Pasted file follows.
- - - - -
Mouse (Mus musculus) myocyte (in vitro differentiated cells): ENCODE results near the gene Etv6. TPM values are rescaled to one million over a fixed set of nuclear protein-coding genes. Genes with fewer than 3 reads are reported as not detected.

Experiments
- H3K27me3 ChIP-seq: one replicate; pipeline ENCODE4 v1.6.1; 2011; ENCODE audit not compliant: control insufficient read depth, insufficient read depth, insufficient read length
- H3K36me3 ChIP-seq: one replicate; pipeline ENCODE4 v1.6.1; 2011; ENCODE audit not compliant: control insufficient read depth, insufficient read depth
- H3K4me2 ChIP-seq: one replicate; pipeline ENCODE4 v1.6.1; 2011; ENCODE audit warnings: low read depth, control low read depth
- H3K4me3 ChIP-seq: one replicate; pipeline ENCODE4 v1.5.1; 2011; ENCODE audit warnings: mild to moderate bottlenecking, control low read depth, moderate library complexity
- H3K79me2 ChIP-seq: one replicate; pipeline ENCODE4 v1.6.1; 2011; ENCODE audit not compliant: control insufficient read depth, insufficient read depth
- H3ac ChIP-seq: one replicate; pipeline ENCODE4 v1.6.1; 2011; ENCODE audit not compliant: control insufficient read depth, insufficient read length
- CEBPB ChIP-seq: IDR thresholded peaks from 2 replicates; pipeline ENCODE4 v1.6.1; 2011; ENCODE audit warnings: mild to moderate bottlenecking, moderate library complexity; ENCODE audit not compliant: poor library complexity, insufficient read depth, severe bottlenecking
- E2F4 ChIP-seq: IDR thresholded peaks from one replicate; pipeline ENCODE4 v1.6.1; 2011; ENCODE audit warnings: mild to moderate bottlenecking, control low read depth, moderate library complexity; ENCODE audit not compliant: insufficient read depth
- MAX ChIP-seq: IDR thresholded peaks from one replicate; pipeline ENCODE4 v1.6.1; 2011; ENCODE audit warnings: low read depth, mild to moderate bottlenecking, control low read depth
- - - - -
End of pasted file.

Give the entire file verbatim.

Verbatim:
Mouse (Mus musculus) myocyte (in vitro differentiated cells): ENCODE results near the gene Etv6. TPM values are rescaled to one million over a fixed set of nuclear protein-coding genes. Genes with fewer than 3 reads are reported as not detected.

Experiments
- H3K27me3 ChIP-seq: one replicate; pipeline ENCODE4 v1.6.1; 2011; ENCODE audit not compliant: control insufficient read depth, insufficient read depth, insufficient read length
- H3K36me3 ChIP-seq: one replicate; pipeline ENCODE4 v1.6.1; 2011; ENCODE audit not compliant: control insufficient read depth, insufficient read depth
- H3K4me2 ChIP-seq: one replicate; pipeline ENCODE4 v1.6.1; 2011; ENCODE audit warnings: low read depth, control low read depth
- H3K4me3 ChIP-seq: one replicate; pipeline ENCODE4 v1.5.1; 2011; ENCODE audit warnings: mild to moderate bottlenecking, control low read depth, moderate library complexity
- H3K79me2 ChIP-seq: one replicate; pipeline ENCODE4 v1.6.1; 2011; ENCODE audit not compliant: control insufficient read depth, insufficient read depth
- H3ac ChIP-seq: one replicate; pipeline ENCODE4 v1.6.1; 2011; ENCODE audit not compliant: control insufficient read depth, insufficient read length
- CEBPB ChIP-seq: IDR thresholded peaks from 2 replicates; pipeline ENCODE4 v1.6.1; 2011; ENCODE audit warnings: mild to moderate bottlenecking, moderate library complexity; ENCODE audit not compliant: poor library complexity, insufficient read depth, severe bottlenecking
- E2F4 ChIP-seq: IDR thresholded peaks from one replicate; pipeline ENCODE4 v1.6.1; 2011; ENCODE audit warnings: mild to moderate bottlenecking, control low read depth, moderate library complexity; ENCODE audit not compliant: insufficient read depth
- MAX ChIP-seq: IDR thresholded peaks from one replicate; pipeline ENCODE4 v1.6.1; 2011; ENCODE audit warnings: low read depth, mild to moderate bottlenecking, control low read depth